My Lords, many small rural schools, for instance in Cumbria, where I come from, struggle to access a high-quality broadband connection. That results in pupils missing out on educational opportunities through not having a good internet-based information supply. Can the Minister tell us what assessment the Government have made of this situation and how they intend to address it?
My Lords, the right reverend Prelate makes a very good point. We are obviously concerned that schools have the benefit of superfast broadband, which is important if schools are to take advantage of the opportunities offered by learning technology. However, not every school is the same. Schools have the autonomy to buy a connection that meets their needs. Schools’ connectivity needs will vary depending on the size and type of school. The Government’s £780 million investment programme in broadband infrastructure will increase the broadband options available to schools, including to rural schools.
Order, order. Thank you. It is the turn of the Labour Benches.
My Lords, the Minister mentioned rural areas and whether broadband is deemed an essential service. The Government are saying one thing about broadband while those in the rural economy, particularly farmers, are being told that they need broadband to complete forms and participate for VAT. On the one hand, the Government require it; on the other, they are not delivering it.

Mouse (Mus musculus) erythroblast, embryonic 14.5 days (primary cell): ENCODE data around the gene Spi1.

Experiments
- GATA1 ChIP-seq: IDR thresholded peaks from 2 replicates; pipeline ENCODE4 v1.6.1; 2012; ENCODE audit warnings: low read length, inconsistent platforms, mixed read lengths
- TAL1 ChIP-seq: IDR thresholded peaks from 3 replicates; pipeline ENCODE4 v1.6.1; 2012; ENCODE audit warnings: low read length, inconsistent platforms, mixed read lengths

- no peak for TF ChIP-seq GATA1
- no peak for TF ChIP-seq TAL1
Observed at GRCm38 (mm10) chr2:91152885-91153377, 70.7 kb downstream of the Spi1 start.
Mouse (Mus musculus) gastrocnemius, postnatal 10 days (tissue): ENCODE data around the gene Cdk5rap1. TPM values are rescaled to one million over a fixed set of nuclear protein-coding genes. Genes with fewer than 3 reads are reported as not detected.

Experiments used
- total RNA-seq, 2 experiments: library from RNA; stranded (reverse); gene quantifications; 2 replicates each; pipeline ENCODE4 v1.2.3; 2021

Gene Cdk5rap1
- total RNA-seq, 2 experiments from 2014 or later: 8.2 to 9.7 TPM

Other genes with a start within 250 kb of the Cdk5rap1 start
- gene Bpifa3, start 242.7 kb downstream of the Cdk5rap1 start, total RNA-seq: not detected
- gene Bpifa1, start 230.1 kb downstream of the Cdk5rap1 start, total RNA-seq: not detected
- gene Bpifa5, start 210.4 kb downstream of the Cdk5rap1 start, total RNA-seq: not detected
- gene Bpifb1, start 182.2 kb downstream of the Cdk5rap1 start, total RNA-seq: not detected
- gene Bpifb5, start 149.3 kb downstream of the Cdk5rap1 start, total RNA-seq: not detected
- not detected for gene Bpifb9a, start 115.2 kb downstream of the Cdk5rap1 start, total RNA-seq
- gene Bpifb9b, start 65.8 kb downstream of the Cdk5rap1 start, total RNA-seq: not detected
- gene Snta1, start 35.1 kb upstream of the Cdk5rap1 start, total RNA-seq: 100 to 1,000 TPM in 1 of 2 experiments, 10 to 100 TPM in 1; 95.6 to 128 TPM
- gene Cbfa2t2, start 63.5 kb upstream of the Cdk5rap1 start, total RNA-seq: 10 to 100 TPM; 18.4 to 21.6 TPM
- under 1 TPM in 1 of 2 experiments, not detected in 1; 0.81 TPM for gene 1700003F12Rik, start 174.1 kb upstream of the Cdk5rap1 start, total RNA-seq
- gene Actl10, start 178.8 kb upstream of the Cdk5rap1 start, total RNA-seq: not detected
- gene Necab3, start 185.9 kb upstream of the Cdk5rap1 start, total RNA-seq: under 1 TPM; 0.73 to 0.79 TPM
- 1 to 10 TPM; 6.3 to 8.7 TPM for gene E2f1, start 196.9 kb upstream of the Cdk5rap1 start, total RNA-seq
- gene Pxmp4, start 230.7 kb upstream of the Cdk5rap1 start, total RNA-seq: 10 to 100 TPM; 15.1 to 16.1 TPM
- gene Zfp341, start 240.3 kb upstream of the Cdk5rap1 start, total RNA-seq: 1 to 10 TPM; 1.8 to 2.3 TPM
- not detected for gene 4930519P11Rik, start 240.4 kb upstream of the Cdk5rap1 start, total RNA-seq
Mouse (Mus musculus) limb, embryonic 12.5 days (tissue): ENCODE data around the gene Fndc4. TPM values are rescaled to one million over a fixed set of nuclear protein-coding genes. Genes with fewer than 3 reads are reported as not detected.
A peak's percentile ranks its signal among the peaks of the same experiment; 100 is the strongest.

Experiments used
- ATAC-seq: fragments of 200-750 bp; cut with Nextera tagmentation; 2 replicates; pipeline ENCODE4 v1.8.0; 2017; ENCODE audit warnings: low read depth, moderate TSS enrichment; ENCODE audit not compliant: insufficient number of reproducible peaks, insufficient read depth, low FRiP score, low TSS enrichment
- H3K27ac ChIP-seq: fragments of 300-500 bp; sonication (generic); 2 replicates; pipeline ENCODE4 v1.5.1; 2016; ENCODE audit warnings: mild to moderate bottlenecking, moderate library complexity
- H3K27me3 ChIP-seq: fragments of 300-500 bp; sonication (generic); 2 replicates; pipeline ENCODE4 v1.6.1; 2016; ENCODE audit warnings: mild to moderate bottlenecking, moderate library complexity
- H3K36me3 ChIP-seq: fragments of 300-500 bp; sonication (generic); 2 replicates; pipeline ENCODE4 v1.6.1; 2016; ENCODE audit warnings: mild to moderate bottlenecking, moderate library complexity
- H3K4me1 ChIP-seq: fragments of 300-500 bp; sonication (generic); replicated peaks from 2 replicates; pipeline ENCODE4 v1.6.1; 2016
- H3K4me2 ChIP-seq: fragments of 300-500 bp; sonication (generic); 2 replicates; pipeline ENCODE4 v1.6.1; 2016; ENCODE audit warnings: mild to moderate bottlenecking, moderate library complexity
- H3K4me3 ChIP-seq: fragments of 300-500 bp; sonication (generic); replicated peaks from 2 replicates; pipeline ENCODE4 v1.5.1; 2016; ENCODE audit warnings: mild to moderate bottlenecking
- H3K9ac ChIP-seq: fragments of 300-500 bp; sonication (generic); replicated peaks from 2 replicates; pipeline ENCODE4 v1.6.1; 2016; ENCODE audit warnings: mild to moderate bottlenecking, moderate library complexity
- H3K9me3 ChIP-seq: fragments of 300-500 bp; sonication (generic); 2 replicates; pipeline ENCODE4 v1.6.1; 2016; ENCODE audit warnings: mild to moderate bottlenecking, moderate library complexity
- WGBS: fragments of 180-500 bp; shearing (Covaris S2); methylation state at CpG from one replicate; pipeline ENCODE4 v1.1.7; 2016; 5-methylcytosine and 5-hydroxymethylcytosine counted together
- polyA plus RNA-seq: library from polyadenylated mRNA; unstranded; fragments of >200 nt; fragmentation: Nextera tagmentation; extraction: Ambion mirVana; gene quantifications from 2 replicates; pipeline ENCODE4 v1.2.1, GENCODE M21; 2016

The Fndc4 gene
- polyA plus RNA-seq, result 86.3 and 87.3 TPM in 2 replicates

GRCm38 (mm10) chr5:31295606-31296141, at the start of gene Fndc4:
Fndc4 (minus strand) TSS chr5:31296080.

My Lords, I have already said that we have made a commitment that universal coverage will be in place by the end of this year, and 2017 in Scotland. I accept that that is at the lowest end of the scale—up to two megabits per second. However, it is possible—and I speak from some experience, living in an area in which you are unable to get superfast broadband; although I should inform the House that the government website says,
“but it could be coming to you soon through government and local authority investment”,
so I remain optimistic—to upload forms, such as farmers have to do, on that speed of broadband. As I say, it will be in place by 2015 in the UK.
My Lords, the Government have put into place a potentially valuable broadband connection voucher scheme for companies in our major cities. However, there is concern about the level of take-up of that voucher scheme. I wonder whether my noble friend can give the House the accurate figures on that.
My Lords, is the Minister aware of how great a social exclusion issue this is becoming? Only today the Carnegie UK Trust and Ipsos MORI brought out research showing that it is now a serious issue, particularly in Scotland. What are we going to do? It is not the speed of broadband that matters in this case but the actual access to it.
I completely agree with my noble friend. As I said, a bare minimum of two megabits per second will be in place by the end of this year and in Scotland by the end of 2017. As I said to my noble friend Lord Holmes, we, too, regard this as an essential service today.